Spring Trees and Shrubs that Pollinators Love!
Sweet Bay Magnolia (Magnolia virginiana)
Spring Blooms for Pollinators!
APRIL 27, 2023
At Possibility Place, we specialize in providing native Midwest trees and shrubs that are naturally occurring to the local environment and wildlife. As Arbor Day approaches, it is the perfect time to highlight some of the trees and shrubs that can help support pollinators and wildlife in the spring.
One of the main benefits of planting native trees and shrubs is that they provide a food source and habitat for wildlife, including birds, mammals, and insects. These native species play a crucial role in our ecosystem and help to maintain a healthy balance of biodiversity.
Here are some of the native Midwest trees and shrubs that we recommend for their ability to support pollinators and wildlife in the spring:
Sweet Bay Magnolia (Magnolia virginiana) – This tree has fragrant white flowers that bloom in the spring and attract bees and butterflies. The Sweet Bay Magnolia is also a preferred host plant for the tiger swallowtail butterfly.
Sour Gum (Nyssa sylvatica) – This tree has inconspicuous flowers in the spring that attract bees and other pollinators. In the fall, the leaves turn a brilliant red color, making it a beautiful choice for adding fall color to your landscape.
Sassafras (Sassafras albidum) – This is a medium-sized tree that can grow up to 60 feet tall. Its unique, three-lobed leaves and aromatic bark make it a standout in any landscape. Fun fact: sassafras was once used to make root beer! The greenish-yellow flowers that bloom in the spring attract bees and butterflies, making it a valuable food source for pollinators.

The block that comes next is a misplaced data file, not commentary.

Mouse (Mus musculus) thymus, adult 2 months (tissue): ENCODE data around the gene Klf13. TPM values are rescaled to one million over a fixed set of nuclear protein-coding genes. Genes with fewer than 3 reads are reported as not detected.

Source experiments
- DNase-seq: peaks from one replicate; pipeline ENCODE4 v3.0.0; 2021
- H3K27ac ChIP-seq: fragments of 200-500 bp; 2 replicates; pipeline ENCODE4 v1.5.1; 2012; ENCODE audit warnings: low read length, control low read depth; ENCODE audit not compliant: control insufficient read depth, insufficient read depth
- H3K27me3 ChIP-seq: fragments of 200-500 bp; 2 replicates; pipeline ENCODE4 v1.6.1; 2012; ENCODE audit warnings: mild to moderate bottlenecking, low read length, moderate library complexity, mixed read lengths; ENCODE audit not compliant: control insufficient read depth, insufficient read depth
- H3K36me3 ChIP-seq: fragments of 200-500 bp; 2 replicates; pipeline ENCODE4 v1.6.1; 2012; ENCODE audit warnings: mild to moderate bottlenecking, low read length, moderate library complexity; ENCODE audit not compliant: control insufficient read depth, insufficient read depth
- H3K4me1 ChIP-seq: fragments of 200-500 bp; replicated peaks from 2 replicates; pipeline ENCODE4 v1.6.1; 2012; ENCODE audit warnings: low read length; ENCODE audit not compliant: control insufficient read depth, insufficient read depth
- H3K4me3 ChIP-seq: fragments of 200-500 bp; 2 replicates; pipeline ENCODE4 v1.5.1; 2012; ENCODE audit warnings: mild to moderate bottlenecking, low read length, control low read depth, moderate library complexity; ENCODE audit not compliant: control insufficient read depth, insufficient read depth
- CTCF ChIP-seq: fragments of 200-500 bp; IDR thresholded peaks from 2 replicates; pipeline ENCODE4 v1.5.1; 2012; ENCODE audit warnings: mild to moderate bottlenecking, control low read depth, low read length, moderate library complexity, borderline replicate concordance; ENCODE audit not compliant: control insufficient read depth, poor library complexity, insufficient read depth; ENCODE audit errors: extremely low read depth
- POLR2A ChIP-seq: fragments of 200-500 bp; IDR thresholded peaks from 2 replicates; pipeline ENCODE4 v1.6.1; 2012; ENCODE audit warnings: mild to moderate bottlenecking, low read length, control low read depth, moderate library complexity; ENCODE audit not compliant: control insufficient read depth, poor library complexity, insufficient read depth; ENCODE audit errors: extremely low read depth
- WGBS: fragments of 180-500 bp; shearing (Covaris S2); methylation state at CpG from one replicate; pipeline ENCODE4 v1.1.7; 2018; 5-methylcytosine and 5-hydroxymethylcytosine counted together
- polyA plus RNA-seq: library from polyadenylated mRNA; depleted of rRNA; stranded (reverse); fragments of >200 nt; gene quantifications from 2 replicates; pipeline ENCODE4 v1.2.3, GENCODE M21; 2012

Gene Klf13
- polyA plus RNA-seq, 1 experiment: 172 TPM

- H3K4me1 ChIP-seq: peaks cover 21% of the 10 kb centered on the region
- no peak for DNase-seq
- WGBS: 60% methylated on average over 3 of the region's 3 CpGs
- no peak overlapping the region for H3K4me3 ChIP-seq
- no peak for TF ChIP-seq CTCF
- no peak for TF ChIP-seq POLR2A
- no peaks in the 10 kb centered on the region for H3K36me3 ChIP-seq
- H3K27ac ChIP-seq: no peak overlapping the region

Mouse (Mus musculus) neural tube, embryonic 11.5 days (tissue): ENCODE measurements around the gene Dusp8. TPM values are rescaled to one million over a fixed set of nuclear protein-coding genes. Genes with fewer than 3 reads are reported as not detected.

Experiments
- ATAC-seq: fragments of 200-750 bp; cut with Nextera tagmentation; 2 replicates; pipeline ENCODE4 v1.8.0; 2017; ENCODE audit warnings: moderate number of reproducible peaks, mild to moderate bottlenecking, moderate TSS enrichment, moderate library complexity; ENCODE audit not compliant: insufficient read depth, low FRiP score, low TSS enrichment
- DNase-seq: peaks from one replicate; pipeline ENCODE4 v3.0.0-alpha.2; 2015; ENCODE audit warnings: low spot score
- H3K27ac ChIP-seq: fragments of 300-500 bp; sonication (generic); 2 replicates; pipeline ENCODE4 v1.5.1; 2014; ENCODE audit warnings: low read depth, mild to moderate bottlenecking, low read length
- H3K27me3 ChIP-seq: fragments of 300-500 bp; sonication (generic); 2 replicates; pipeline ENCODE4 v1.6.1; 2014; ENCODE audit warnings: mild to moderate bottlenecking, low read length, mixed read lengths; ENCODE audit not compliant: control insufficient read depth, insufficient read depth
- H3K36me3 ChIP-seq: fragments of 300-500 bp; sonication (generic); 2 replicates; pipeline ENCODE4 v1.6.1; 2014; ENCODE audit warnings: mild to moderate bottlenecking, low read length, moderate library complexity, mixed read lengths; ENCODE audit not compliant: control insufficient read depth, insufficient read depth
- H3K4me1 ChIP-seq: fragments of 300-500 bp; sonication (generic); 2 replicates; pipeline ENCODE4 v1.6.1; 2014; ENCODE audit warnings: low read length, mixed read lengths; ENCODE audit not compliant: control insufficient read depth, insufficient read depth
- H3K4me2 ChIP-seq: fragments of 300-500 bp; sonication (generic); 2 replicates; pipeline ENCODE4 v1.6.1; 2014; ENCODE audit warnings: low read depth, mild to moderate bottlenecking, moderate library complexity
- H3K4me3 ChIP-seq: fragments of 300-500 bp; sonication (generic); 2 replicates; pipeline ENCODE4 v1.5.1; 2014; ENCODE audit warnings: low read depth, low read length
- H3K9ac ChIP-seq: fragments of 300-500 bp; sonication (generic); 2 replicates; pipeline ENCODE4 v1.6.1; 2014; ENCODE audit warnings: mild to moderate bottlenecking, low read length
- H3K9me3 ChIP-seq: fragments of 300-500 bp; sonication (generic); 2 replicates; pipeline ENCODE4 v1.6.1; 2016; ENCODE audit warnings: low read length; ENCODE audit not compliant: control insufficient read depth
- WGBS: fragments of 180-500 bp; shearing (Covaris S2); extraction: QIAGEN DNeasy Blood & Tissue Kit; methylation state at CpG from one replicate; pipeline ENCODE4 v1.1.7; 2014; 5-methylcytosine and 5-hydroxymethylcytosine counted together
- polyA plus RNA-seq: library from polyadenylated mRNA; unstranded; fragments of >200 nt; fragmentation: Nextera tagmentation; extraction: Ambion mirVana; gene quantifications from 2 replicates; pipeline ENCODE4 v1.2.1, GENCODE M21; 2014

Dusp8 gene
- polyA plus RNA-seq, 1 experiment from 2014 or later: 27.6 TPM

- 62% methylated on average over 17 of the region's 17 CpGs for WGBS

Oak Leaved Hydrangea (Hydrangea quercifolia) – This deciduous shrub has showy white flowers that bloom in the late spring and attract bees and other pollinators. Its large oak-like leaves turn a beautiful bronze-red color in the fall.
Bittersweet (Celastrus scandens) – This woody vine can grow up to 20 feet long, adding stunning vertical interest to your landscape with greenish-yellow flowers. The bloom in the spring and attracts bees and other pollinators. In the fall, the vine produces bright orange or red berries, a delectable food source for birds and other wildlife. Bittersweet is also a host plant for the hairstreak butterfly and the spiny oak-slug moth.
Native plants have the added benefit of growing happily together, creating a beautiful and cohesive look in your garden. That’s why we offer a wide variety of native plants in our online store to make it easy for you to choose the right ones for your landscape. In celebration of Arbor Day, we encourage everyone to plant a tree or two to provide even more diversity for the environment.